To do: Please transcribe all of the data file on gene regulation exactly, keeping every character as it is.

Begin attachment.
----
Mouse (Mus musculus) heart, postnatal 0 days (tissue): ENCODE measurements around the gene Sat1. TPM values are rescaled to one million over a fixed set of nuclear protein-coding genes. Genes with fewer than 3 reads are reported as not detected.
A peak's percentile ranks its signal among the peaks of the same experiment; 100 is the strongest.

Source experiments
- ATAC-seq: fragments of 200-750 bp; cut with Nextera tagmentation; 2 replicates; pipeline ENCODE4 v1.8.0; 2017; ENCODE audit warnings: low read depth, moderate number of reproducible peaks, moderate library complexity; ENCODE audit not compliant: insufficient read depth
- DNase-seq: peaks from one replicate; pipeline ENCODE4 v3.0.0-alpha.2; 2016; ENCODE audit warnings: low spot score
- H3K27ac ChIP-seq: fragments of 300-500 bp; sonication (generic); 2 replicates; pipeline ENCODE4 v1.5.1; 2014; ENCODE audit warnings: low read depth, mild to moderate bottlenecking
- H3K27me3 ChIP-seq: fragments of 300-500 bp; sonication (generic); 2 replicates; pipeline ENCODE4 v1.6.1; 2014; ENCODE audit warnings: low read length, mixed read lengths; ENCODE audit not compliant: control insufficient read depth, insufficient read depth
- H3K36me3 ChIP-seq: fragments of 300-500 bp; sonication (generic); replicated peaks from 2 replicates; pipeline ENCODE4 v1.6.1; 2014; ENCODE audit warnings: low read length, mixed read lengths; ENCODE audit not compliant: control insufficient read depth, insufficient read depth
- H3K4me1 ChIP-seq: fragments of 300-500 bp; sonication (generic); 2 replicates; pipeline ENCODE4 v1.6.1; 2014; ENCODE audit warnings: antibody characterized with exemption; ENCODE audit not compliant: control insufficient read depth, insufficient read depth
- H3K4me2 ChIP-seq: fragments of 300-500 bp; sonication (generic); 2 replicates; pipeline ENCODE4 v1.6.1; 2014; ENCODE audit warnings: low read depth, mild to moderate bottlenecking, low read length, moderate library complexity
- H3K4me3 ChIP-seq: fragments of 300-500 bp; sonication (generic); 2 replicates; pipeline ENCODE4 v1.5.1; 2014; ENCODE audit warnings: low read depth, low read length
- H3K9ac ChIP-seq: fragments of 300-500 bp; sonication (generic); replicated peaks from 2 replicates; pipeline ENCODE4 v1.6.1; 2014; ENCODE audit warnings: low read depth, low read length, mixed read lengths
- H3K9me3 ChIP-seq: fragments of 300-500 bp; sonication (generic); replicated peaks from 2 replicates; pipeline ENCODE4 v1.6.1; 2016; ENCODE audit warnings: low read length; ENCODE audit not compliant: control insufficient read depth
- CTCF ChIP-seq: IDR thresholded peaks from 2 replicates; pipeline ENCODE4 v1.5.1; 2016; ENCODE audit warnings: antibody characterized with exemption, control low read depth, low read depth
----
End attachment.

Mouse (Mus musculus) heart, postnatal 0 days (tissue): ENCODE measurements around the gene Sat1. TPM values are rescaled to one million over a fixed set of nuclear protein-coding genes. Genes with fewer than 3 reads are reported as not detected.
A peak's percentile ranks its signal among the peaks of the same experiment; 100 is the strongest.

Source experiments
- ATAC-seq: fragments of 200-750 bp; cut with Nextera tagmentation; 2 replicates; pipeline ENCODE4 v1.8.0; 2017; ENCODE audit warnings: low read depth, moderate number of reproducible peaks, moderate library complexity; ENCODE audit not compliant: insufficient read depth
- DNase-seq: peaks from one replicate; pipeline ENCODE4 v3.0.0-alpha.2; 2016; ENCODE audit warnings: low spot score
- H3K27ac ChIP-seq: fragments of 300-500 bp; sonication (generic); 2 replicates; pipeline ENCODE4 v1.5.1; 2014; ENCODE audit warnings: low read depth, mild to moderate bottlenecking
- H3K27me3 ChIP-seq: fragments of 300-500 bp; sonication (generic); 2 replicates; pipeline ENCODE4 v1.6.1; 2014; ENCODE audit warnings: low read length, mixed read lengths; ENCODE audit not compliant: control insufficient read depth, insufficient read depth
- H3K36me3 ChIP-seq: fragments of 300-500 bp; sonication (generic); replicated peaks from 2 replicates; pipeline ENCODE4 v1.6.1; 2014; ENCODE audit warnings: low read length, mixed read lengths; ENCODE audit not compliant: control insufficient read depth, insufficient read depth
- H3K4me1 ChIP-seq: fragments of 300-500 bp; sonication (generic); 2 replicates; pipeline ENCODE4 v1.6.1; 2014; ENCODE audit warnings: antibody characterized with exemption; ENCODE audit not compliant: control insufficient read depth, insufficient read depth
- H3K4me2 ChIP-seq: fragments of 300-500 bp; sonication (generic); 2 replicates; pipeline ENCODE4 v1.6.1; 2014; ENCODE audit warnings: low read depth, mild to moderate bottlenecking, low read length, moderate library complexity
- H3K4me3 ChIP-seq: fragments of 300-500 bp; sonication (generic); 2 replicates; pipeline ENCODE4 v1.5.1; 2014; ENCODE audit warnings: low read depth, low read length
- H3K9ac ChIP-seq: fragments of 300-500 bp; sonication (generic); replicated peaks from 2 replicates; pipeline ENCODE4 v1.6.1; 2014; ENCODE audit warnings: low read depth, low read length, mixed read lengths
- H3K9me3 ChIP-seq: fragments of 300-500 bp; sonication (generic); replicated peaks from 2 replicates; pipeline ENCODE4 v1.6.1; 2016; ENCODE audit warnings: low read length; ENCODE audit not compliant: control insufficient read depth
- CTCF ChIP-seq: IDR thresholded peaks from 2 replicates; pipeline ENCODE4 v1.5.1; 2016; ENCODE audit warnings: antibody characterized with exemption, control low read depth, low read depth